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EFT Research Paper

An Initial Investigation of Neural Changes in Overweight Adults with Food Cravings after Emotional Freedom Techniques

Citation: Stapleton P, Buchan C, Mitchell I, McGrath Y, Gorton P, Carter B. An Initial Investigation of Neural Changes in Overweight Adults with Food Cravings after Emotional Freedom Techniques. OBM Integrative and Complementary Medicine 2019;4(1):14; doi:10.21926/obm.icm.1901010.

The full paper can be found at: https://bit.ly/2UaSX8H 

© 2019 by the authors. This is an open access article distributed under the conditions of the Creative Commons by Attribution License, which permits unrestricted use, distribution, and reproduction in any medium or format, provided the original work is correctly cited.


Background: This pilot randomised clinical trial investigated the effect of Clinical Emotional Freedom Techniques (EFT) on brain activation in response to food craving stimuli using functional magnetic resonance imaging. EFT is a brief stress reduction technique which involves stating a cognitive statement with stimulation of acupressure points with a tapping technique.

Method: Fifteen overweight/obese adults were allocated to a four-week group EFT treatment or control condition and completed a measure of food craving. Random repeating images of high-calorie food designed to engage parts of the brain were presented during the pre and post fMRI scans.

Results: The Group x Time interaction for food cravings were significant for the EFT group when compared to the controls. Participant mean scores decreased by 18% for the EFT group and 5% for the control group. Brain activity was mapped using fMRI measures, and there was relative deactivation in the Superior Temporal Gyrus and lateral orbito-frontal cortex for the EFT treatment group only. The control group however, showed continued activation in these areas.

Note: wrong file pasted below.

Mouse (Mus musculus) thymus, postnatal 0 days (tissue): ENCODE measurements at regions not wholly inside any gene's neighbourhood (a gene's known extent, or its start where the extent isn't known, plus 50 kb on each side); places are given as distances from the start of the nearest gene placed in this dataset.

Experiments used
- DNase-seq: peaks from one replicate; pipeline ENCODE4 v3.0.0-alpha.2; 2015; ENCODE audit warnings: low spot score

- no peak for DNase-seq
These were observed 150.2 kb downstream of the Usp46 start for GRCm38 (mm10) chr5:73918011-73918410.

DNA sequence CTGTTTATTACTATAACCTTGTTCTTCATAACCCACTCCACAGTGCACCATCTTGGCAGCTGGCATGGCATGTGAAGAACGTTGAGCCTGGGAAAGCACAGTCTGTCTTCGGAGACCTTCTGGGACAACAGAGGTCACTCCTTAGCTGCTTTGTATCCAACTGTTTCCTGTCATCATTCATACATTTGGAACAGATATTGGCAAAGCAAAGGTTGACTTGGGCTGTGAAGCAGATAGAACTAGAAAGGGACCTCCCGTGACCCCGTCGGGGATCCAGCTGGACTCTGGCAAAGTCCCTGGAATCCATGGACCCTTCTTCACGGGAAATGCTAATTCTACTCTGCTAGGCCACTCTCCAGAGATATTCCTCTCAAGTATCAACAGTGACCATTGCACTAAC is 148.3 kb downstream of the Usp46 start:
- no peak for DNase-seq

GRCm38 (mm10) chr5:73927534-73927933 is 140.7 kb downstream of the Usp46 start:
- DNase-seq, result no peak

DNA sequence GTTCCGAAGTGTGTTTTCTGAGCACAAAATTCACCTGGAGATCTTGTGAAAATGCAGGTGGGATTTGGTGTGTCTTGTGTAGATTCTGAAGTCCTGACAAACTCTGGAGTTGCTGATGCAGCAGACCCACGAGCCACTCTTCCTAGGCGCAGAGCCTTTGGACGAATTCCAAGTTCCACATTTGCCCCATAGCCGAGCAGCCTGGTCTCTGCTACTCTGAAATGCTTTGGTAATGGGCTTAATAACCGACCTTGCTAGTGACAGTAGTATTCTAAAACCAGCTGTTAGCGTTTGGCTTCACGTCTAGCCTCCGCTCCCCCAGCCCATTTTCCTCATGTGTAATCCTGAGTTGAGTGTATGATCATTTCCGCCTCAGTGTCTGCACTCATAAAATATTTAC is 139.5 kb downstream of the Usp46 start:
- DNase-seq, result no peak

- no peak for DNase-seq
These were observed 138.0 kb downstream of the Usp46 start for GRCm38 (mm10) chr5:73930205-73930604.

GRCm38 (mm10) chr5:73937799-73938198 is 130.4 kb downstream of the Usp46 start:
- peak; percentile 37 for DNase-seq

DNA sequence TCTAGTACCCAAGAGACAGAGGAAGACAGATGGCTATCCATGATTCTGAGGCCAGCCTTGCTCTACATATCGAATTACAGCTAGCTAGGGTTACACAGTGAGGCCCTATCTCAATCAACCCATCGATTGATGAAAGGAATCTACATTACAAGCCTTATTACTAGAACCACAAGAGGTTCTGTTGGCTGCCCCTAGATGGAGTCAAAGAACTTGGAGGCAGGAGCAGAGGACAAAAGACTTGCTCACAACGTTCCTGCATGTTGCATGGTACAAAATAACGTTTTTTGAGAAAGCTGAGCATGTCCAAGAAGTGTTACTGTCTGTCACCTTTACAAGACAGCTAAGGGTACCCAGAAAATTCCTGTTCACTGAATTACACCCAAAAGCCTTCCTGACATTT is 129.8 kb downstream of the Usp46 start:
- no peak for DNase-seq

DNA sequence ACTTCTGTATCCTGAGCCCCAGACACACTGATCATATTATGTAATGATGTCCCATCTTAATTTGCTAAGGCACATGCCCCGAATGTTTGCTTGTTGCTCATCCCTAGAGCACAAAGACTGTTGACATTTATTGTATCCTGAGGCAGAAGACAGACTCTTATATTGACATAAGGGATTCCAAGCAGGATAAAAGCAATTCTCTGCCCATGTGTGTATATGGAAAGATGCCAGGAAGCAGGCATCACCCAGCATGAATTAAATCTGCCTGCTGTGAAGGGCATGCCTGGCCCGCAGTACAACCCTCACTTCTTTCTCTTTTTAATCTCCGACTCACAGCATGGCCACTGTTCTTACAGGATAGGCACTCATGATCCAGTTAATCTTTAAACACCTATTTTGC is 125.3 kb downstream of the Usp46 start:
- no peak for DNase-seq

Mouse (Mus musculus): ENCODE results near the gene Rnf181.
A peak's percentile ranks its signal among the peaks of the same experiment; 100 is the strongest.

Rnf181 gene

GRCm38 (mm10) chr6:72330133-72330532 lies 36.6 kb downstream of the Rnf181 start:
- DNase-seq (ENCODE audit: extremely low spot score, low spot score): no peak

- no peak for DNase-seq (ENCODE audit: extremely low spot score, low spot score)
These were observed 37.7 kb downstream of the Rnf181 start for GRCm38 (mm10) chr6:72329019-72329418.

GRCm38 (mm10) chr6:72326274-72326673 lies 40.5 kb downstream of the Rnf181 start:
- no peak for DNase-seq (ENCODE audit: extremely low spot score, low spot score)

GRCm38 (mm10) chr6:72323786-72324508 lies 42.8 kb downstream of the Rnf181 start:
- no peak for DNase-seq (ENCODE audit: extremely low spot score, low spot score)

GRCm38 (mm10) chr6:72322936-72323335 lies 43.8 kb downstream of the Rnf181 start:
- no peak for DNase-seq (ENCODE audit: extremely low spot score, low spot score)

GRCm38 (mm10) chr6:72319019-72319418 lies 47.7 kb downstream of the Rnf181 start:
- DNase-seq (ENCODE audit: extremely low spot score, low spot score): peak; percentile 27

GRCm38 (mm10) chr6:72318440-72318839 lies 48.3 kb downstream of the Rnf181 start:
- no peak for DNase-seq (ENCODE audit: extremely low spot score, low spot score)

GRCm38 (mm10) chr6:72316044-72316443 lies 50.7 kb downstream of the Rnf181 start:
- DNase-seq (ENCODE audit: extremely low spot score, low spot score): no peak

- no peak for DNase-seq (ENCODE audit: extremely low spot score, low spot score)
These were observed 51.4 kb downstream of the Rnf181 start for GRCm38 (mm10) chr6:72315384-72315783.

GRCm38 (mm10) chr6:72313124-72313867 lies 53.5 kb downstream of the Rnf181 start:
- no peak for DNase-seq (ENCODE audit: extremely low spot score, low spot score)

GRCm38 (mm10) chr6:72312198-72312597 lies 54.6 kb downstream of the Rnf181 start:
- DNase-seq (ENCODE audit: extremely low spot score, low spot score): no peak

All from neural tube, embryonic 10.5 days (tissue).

Conclusion: The findings indicated EFT may decrease limbic region brain activity and reduce food related symptoms in overweight/obese individuals. This study also illuminates the neurological mechanisms at work behind the many successful outcome studies of EFT for weight loss. Recommendations for more comprehensive trials are discussed.

Craig’s Comments: This paper is significant in that it is the first ever published report evaluating the use of EFT utilizing functional MRI analysis. This is also the first known published study to objectively document neural changes after EFT treatment in overweight/obese adults. This research serves as a pilot study for further explorations of neural changes in the brain after EFT treatment. 

15 obese/overweight individuals were enrolled in this study in which ten received 8 sessions of EFT for food cravings and 5 received no EFT. All participants had an initial fMRI and another 5 weeks later. The EFT treatment was performed for two 60 minute sessions per week over a 4-week period by a skilled EFT practitioner, while the control group received no treatment. During the fMRI scanning the participants were shown six random repeating images of high-calorie foods, e.g. chocolate sweets, designed to engage parts of the brain which respond to food stimulation. The food images demonstrated increased activation in the brain, primarily in the superior temporal gyrus and orbitofrontal cortex. In all the pre-EFT scans, there was activation in both the superior temporal gyrus (associated with cognition) and lateral orbito-frontal cortex (associated with reward). The EFT group demonstrated a marked reduction in cortical activation after their treatment in both aforementioned regions, whereas the control group remained the same, without marked reduced activation. In addition, the food craving difference scores decreased significantly for the EFT group when compared to the controls.